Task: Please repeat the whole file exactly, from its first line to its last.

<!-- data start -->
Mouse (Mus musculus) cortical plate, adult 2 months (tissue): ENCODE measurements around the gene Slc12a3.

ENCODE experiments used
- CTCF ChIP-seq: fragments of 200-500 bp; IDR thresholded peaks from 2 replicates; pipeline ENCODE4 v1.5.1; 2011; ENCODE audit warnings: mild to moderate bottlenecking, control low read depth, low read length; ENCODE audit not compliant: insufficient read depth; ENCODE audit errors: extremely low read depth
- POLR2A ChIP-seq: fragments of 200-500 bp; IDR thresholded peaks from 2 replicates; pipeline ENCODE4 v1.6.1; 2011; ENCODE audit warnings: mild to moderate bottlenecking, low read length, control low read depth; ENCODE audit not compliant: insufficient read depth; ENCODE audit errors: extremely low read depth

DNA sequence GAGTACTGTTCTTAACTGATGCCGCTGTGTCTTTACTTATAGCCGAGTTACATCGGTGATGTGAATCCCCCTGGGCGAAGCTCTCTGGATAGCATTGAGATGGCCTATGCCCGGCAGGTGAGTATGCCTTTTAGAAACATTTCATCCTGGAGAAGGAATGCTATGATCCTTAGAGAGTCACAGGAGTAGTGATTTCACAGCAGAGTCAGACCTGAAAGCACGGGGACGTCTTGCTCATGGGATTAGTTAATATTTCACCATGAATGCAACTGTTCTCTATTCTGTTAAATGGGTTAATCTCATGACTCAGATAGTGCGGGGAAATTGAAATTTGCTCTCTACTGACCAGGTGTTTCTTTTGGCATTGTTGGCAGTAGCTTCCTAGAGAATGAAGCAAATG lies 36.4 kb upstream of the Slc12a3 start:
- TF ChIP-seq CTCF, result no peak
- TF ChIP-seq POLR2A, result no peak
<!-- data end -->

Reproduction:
Mouse (Mus musculus) cortical plate, adult 2 months (tissue): ENCODE measurements around the gene Slc12a3.

ENCODE experiments used
- CTCF ChIP-seq: fragments of 200-500 bp; IDR thresholded peaks from 2 replicates; pipeline ENCODE4 v1.5.1; 2011; ENCODE audit warnings: mild to moderate bottlenecking, control low read depth, low read length; ENCODE audit not compliant: insufficient read depth; ENCODE audit errors: extremely low read depth
- POLR2A ChIP-seq: fragments of 200-500 bp; IDR thresholded peaks from 2 replicates; pipeline ENCODE4 v1.6.1; 2011; ENCODE audit warnings: mild to moderate bottlenecking, low read length, control low read depth; ENCODE audit not compliant: insufficient read depth; ENCODE audit errors: extremely low read depth

DNA sequence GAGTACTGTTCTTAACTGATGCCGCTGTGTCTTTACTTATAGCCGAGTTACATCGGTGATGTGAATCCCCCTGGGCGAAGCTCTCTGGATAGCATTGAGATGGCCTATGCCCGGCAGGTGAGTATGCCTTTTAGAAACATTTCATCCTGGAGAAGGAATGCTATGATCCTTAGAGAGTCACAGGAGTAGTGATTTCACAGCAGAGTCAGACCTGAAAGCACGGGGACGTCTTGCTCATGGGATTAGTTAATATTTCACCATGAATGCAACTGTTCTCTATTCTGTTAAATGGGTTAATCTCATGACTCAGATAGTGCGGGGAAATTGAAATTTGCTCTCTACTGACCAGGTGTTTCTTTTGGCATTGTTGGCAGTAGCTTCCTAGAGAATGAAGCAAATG lies 36.4 kb upstream of the Slc12a3 start:
- TF ChIP-seq CTCF, result no peak
- TF ChIP-seq POLR2A, result no peak